Steel: Conservatives Win with Kevin McCarthy as Speaker

No sooner had John Boehner announced his decision to resign as speaker than conservatives were lamenting the heir apparent.

California Congressman Kevin McCarthy, who has a lifetime rating from the American Conservative Union of 89 percent, is under fire for not being conservative enough. The opportunistic Constitutional Rights PAC has even mounted a “Fire McCarthy” fundraising campaign.

These attacks on California’s favorite son are dead wrong. Speaker Kevin McCarthy will not only advance the conservative cause, he could be the most consequential speaker since Newt Gingrich inspired the country with his Contract with America.

I say this with confidence because I’ve made the same mistake of doubting McCarthy’s conservative credentials. When I served as chairman of the California Republican Party, I was one of many conservatives apprehensive of McCarthy’s election to the State Assembly.

In the 2002 primary, McCarthy was the lone moderate to survive a nasty round of “conservative vs. liberal Republican family fights.” He had a reputation from his Young Republican days of outmaneuvering conservatives in internal party battles, and even worse, was seen by many as on the fast track to leadership.

It took McCarthy less than a year to be elected Republican leader–unanimously.p;

“Kevin McCarthy’s election as the new leader-to-be of the Republicans in the Assembly occurred so smoothly and quietly that many people didn’t notice how unusual it was,” Vic Pollard, a longtime political reporter for the Bakersfield Californian wrote in November 2003. “He was elected unanimously, by all accounts, in a caucus so notoriously fractious that few leaders in recent years have been able to collect majorities of more than one or two votes.”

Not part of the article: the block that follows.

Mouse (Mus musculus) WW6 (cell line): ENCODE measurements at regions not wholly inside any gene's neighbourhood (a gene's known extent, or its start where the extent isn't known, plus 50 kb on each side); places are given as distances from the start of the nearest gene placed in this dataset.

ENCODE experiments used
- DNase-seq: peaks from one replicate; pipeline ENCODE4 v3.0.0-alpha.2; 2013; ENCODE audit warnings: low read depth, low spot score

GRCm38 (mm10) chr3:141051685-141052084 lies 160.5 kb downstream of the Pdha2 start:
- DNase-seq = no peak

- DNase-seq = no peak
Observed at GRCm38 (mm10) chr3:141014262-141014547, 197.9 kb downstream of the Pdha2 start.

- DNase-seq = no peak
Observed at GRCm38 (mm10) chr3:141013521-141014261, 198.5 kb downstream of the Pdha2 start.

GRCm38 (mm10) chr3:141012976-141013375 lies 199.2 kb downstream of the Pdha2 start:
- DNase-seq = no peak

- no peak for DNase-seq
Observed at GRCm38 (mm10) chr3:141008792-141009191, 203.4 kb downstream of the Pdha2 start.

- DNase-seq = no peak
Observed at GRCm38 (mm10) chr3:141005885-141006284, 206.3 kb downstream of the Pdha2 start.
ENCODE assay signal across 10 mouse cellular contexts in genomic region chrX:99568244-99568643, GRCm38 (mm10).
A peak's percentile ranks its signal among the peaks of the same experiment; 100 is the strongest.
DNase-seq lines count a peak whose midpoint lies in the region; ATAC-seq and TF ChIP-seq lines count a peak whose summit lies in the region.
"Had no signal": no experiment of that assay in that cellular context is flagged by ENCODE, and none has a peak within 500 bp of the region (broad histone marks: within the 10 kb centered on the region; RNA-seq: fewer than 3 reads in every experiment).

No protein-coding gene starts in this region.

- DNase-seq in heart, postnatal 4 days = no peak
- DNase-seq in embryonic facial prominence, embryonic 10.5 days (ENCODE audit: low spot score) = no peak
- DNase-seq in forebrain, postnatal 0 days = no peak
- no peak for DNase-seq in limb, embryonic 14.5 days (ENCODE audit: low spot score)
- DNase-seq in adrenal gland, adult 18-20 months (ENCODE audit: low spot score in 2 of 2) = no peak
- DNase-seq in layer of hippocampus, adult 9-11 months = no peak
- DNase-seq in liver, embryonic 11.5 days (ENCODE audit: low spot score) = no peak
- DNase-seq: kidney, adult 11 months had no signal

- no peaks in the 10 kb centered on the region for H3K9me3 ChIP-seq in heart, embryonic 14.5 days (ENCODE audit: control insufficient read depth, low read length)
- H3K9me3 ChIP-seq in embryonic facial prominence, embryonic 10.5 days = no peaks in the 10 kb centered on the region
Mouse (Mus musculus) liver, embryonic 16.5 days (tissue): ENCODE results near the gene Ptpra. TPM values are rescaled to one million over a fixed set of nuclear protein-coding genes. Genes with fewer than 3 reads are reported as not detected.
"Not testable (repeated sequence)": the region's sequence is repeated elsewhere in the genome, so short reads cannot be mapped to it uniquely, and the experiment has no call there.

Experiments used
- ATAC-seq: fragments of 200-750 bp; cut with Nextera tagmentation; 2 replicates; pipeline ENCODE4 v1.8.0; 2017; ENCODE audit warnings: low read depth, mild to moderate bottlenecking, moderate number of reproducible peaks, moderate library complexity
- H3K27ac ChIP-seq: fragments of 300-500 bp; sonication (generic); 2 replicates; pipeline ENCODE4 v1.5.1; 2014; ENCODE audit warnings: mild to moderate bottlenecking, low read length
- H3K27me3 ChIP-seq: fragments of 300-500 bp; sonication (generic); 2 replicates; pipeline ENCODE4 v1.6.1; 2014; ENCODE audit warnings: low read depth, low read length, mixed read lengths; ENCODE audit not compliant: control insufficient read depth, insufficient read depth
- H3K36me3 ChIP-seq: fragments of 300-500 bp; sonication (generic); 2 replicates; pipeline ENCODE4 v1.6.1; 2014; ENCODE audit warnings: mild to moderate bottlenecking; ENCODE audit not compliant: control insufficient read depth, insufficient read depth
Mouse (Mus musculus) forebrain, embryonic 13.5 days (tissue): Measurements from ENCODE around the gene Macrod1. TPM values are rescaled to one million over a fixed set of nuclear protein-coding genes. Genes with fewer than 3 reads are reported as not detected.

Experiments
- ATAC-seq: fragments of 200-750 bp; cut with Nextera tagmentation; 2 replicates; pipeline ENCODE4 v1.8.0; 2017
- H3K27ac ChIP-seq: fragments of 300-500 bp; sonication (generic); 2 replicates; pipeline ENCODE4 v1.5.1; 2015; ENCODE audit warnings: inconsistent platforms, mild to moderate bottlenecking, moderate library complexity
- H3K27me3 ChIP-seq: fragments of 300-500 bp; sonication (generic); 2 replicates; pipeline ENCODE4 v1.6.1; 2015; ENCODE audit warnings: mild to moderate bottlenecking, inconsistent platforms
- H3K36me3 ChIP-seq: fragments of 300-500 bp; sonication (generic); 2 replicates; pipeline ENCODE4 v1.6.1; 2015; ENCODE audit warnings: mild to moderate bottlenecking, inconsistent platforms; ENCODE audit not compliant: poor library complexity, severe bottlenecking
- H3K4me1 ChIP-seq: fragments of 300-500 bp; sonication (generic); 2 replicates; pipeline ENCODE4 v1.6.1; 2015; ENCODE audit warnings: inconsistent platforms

How’d McCarthy assuage conservatives’ fears?

He gave them control of caucus policy. McCarthy tapped future Congressman and then-Assemblyman John Campbell to serve as the GOP lead on budget issues. Conservative stalwart Ray Haynes was tapped as “the point man on policy debates for the caucus.” Conservative lawmakers Tony Strickland and Rick Keene were both given top leadership posts.

And McCarthy? He made it his mission to raise money for his caucus and elect more Republican members to the State Assembly. In the 2004 election cycle, McCarthy contributed more than $800,000 from his own campaign account to support his colleagues, a figure that doesn’t include hundreds of thousands of dollars raised through party committees. McCarthy’s fundraising and campaign operations expanded the field of play and put Democrats on the defensive in a high turnout presidential election year.

In 2004, California Journal gave McCarthy its “Rookie of the Year” honors over Democrat Assemblyman Fabian Nunez, who’d managed to become Speaker of the Assembly as a freshman. California political observers noted McCarthy’s “quick grasp of issues and politics” and ability to score “quick victories on ideological grounds.”

“McCarthy has been the better leader, noting that he had united and re-invigorated his caucus and had become, in a short time, the quickest study in the Assembly,” California Journal wrote in its annual awards issue.

During McCarthy’s tenure as Assembly Republican leader, he maintained a united caucus that refused to bend on tax increases. His unwillingness to compromise with legislative Democrats and ability to keep his troops in line “immensely strengthened the governor’s negotiating hand,” the conservative California Political Review observed.

In fact, McCarthy’s time in Sacramento working in the minority will make him a stronger speaker.

“When you’re in the minority, knowing the rules gives you greater strength,” he told California Journal. “One thing I’ve learned from the Democrats, having such a large majority, they don’t always learn all the rules because they don’t have to.”

Those years in the minority have already been put into practice. McCarthy proved his value by recruiting, advising many of the winners in the momentous House elections of 2010, the Tea Party Election. He will get elected Speaker primarily because of the many conservatives whose careers emerged because of McCarthy’s political strategic thinking.

If Republicans want to win the White House in 2016, it starts with electing McCarthy as Speaker in 2015.


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